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A hermit crab's shell is more than his house; it protects his soft abdomen and helps him maintain a proper humidity level. It's a big deal if a crab decides to give up his shell. Often it's because he's decided to trade shells, but sometimes a crab will have more serious reasons to abandon his home.
A growing hermit crab will eventually need a new shell when his old home becomes a bit too snug. A good crabitat will offer its occupants a nice variety of sizes and styles of shells, so when the time comes for a change there's ample selection. Sometimes, however, Hermie will set his sights on a fellow crab's shell, resulting in a shell fight. The homeless crab can be left without a shell if he can't find a suitable replacement. In other cases, a crab may abandon his shell while he's still scoping out suitable living arrangements.
It could be that some sort of pest has crawled in Hermie's shell and bugged him to the point of abandoning his home. Fungus can also irritate a crab enough to force him to leave his shell. Try boiling his shell in dechlorinated water and then give it a good shake to see if it will loosen up potential irritants.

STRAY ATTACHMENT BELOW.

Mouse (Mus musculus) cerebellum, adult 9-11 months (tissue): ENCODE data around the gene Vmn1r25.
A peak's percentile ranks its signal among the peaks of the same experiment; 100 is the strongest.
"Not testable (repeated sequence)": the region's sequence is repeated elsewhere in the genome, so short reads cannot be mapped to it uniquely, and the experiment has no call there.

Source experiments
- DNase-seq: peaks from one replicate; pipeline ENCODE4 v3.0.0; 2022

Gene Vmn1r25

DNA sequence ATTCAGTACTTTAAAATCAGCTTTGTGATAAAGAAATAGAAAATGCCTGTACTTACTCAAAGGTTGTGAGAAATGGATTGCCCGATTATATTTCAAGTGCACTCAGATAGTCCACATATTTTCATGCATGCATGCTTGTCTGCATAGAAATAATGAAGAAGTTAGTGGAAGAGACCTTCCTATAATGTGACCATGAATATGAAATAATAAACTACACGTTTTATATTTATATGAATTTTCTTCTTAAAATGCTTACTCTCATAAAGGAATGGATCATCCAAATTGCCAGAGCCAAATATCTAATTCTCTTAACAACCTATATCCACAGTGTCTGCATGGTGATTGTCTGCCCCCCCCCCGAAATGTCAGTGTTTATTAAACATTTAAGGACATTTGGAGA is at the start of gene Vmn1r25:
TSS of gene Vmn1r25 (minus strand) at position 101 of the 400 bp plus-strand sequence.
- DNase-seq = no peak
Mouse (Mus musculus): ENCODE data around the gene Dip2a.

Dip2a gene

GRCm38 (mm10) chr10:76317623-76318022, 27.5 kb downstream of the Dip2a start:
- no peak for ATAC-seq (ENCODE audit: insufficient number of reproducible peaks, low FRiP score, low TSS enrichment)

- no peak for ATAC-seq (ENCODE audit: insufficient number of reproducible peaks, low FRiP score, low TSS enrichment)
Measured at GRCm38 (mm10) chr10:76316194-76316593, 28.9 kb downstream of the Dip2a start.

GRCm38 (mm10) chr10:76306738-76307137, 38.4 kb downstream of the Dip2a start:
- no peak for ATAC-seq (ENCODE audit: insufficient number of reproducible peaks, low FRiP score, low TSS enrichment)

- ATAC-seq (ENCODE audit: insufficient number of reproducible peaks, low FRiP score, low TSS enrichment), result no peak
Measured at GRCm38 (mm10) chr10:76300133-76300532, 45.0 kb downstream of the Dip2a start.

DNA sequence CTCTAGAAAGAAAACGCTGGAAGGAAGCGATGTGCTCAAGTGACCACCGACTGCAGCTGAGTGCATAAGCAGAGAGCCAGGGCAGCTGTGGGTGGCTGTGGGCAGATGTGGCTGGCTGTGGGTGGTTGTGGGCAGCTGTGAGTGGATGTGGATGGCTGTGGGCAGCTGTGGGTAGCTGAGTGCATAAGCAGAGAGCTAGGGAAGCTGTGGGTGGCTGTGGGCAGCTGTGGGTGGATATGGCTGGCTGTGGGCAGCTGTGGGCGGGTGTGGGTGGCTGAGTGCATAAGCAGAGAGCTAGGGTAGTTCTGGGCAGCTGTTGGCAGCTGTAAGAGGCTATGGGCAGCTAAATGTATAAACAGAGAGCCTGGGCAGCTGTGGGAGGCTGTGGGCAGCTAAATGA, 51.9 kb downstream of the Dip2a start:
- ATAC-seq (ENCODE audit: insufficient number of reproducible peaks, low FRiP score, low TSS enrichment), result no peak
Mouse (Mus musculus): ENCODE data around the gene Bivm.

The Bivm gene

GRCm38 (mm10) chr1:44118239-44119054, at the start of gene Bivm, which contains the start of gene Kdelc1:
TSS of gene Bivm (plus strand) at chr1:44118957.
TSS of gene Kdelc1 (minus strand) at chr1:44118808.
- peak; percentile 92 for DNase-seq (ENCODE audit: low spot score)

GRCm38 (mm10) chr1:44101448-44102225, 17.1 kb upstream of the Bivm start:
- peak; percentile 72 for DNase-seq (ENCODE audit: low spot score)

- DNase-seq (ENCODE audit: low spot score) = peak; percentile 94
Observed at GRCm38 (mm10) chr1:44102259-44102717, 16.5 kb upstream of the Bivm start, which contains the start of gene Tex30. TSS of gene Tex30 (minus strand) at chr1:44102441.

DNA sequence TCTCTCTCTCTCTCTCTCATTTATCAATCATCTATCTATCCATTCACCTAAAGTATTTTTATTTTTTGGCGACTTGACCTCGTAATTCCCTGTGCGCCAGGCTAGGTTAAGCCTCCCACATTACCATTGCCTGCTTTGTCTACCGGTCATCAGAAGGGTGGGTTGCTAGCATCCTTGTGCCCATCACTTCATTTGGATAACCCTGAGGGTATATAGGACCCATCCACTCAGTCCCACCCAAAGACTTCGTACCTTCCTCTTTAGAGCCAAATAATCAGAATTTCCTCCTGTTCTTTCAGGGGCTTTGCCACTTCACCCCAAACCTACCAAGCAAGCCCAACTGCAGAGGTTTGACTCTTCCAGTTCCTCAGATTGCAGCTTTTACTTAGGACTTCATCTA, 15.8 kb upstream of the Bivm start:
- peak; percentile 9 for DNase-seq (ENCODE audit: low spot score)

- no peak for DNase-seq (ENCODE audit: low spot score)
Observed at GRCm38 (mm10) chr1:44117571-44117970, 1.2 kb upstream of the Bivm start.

Too Warm, Too Dry, Too Humid
Just as we shed coats and sweaters when we get too warm, a crab will shed his shell if he gets a bit too toasty. The ideal crabitat temperature is 75 degrees. If it's too dry in the crabitat, Hermie may feel as though he's suffocating and take a break from his shell. Too much humidity can also make it difficult for him to breathe, and he'll leave home to give his gills a break. Keep the humidity gauge away from water sources that may affect the reading; close to the substrate in the middle of the tank is a good location. Hermie will be happiest with a humidity level between 70 and 80 percent.
Wash your hands before you help Hermie move back home and prepare an isolation tank with the proper humidity and temperature level. Using dechlorinated water, wash off any substrate clinging to your naked crab and rinse his old shell. Put them both in a clean glass cup, put the cup in the isolation tank and leave him be. He won't be able to abandon his shell or run away in panic, plus he'll conserve energy. If this method doesn't work, try to gently curl his abdomen into the shell. If he resists, give him a very light tap on his head to scare him into his shell. If Hermie won't go home, try a different shell that's the same size or a touch bigger. Never attempt to force him into a shell that's too small or uncomfortable, which can be dangerous for him.
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